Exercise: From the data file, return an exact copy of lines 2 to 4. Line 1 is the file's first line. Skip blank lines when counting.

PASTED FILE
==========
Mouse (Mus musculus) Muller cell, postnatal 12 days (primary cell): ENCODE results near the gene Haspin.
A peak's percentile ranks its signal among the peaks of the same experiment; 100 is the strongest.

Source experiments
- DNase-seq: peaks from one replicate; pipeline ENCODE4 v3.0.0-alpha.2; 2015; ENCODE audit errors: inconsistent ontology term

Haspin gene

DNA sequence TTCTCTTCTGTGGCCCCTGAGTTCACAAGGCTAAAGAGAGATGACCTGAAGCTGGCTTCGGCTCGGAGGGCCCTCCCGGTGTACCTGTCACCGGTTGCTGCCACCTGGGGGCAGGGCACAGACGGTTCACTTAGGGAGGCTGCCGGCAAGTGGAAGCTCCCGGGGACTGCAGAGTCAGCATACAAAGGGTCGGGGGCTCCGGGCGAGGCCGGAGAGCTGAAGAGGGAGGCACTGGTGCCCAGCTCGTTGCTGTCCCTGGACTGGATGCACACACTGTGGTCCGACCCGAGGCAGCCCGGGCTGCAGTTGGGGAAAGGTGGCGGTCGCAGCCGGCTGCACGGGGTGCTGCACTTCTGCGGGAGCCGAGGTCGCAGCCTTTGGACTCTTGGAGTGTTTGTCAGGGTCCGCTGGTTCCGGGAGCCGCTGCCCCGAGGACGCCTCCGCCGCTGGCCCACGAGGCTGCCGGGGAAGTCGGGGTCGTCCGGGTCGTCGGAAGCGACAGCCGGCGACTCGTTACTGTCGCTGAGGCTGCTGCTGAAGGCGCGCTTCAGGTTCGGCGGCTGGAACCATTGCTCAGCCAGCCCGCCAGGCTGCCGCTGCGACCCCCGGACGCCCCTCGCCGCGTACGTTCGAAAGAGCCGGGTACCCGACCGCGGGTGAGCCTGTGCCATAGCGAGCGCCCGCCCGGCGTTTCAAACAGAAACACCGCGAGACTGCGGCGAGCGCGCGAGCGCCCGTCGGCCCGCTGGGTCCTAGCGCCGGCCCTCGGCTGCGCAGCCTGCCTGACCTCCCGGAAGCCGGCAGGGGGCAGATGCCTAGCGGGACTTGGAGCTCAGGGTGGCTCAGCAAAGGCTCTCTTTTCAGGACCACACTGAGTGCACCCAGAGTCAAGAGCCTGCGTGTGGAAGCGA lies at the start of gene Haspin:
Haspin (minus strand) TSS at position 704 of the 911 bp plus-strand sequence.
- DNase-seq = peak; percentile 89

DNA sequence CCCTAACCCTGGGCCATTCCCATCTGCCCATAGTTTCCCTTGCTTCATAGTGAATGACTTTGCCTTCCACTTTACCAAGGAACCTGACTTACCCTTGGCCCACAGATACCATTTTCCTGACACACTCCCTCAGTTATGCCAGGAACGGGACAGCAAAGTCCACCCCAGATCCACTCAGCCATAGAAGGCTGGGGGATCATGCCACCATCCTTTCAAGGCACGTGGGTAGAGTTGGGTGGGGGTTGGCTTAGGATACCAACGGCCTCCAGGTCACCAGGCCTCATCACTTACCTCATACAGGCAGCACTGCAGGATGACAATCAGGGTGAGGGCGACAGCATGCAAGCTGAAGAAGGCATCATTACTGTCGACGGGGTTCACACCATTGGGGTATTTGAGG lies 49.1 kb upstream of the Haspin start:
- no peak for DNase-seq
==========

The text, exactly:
A peak's percentile ranks its signal among the peaks of the same experiment; 100 is the strongest.

Source experiments
- DNase-seq: peaks from one replicate; pipeline ENCODE4 v3.0.0-alpha.2; 2015; ENCODE audit errors: inconsistent ontology term